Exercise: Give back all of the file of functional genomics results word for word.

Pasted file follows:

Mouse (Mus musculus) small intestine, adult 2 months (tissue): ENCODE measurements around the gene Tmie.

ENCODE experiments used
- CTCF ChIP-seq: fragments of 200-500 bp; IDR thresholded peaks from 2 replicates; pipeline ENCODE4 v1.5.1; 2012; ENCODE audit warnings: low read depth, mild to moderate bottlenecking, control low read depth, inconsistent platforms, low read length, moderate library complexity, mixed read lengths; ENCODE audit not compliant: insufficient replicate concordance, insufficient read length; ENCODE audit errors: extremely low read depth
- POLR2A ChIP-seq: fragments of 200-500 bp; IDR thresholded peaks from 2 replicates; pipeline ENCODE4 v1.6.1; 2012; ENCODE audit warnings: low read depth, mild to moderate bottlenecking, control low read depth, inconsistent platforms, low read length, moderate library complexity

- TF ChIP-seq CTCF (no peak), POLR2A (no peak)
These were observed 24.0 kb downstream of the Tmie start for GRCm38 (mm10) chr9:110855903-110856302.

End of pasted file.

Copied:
Mouse (Mus musculus) small intestine, adult 2 months (tissue): ENCODE measurements around the gene Tmie.

ENCODE experiments used
- CTCF ChIP-seq: fragments of 200-500 bp; IDR thresholded peaks from 2 replicates; pipeline ENCODE4 v1.5.1; 2012; ENCODE audit warnings: low read depth, mild to moderate bottlenecking, control low read depth, inconsistent platforms, low read length, moderate library complexity, mixed read lengths; ENCODE audit not compliant: insufficient replicate concordance, insufficient read length; ENCODE audit errors: extremely low read depth
- POLR2A ChIP-seq: fragments of 200-500 bp; IDR thresholded peaks from 2 replicates; pipeline ENCODE4 v1.6.1; 2012; ENCODE audit warnings: low read depth, mild to moderate bottlenecking, control low read depth, inconsistent platforms, low read length, moderate library complexity

- TF ChIP-seq CTCF (no peak), POLR2A (no peak)
These were observed 24.0 kb downstream of the Tmie start for GRCm38 (mm10) chr9:110855903-110856302.